What's that meant for me? Well, without going into even more boring detail, it's meant that over the past several years more and more of the shows I've been on have disappeared. Their stations were taken over by larger stations or networks, the entire on-air staff fired, and a voice tracking machine installed in their place. I still had work, but less and less of it was live. If I'm on a show that's voice tracked, I can't talk to the DJ. There is no DJ. So I have to record my news, traffic, weather, whatever, and send it to the station electronically.

At one point I was on 13 different radio shows a day, almost all of them live, most of them involving active interaction on my part. I was in demand as a personality and ended up being on some pretty big morning shows - a few of which I've blogged about here.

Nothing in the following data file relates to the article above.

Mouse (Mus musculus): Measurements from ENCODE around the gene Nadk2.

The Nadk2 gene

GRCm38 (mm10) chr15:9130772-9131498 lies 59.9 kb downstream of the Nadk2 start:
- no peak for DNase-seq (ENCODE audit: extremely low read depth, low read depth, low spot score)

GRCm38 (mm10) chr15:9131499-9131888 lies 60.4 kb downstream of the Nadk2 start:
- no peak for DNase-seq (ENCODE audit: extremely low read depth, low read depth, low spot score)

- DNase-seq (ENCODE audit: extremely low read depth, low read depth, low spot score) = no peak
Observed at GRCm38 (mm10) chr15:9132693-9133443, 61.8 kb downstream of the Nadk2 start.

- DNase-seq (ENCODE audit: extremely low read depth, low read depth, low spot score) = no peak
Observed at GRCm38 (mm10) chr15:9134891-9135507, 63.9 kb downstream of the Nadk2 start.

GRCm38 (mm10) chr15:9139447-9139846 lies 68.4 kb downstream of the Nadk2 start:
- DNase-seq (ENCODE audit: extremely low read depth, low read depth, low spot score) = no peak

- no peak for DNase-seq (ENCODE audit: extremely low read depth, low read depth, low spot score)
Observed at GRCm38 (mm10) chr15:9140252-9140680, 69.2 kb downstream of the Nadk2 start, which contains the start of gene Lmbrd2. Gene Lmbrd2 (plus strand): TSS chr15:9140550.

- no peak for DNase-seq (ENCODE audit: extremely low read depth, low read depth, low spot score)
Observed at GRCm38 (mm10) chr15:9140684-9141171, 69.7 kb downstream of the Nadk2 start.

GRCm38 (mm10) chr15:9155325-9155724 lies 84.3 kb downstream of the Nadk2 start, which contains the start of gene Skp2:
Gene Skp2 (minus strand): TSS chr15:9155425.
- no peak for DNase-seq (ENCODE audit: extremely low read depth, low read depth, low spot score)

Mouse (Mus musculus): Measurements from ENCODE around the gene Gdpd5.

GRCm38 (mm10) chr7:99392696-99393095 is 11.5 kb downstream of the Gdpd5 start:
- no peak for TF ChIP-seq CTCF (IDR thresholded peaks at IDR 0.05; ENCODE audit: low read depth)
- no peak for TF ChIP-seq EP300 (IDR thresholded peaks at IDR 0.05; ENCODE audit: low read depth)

But gradually, inevitably, consolidation of stations and networks meant that number was bound to shrink.

By the end of 2014 I was on 7 shows, only two of them live.


Now I'm on one.







One. I'm on 5 different radio shows a day, but only on one am I live.

As of January 1 2015, my two Long Island stations - the only Long Island stations I had left on my schedule - were absorbed by another network, and in true deregulatory fashion they consolidated positions. I was no longer needed, since the network's in-house service would provide voice-tracked product for their new acquisitions at a greatly reduced cost.

So...good bye WHLI and WWSK.

WWSK was a station I was pre-recording for, so that didn't hurt too much.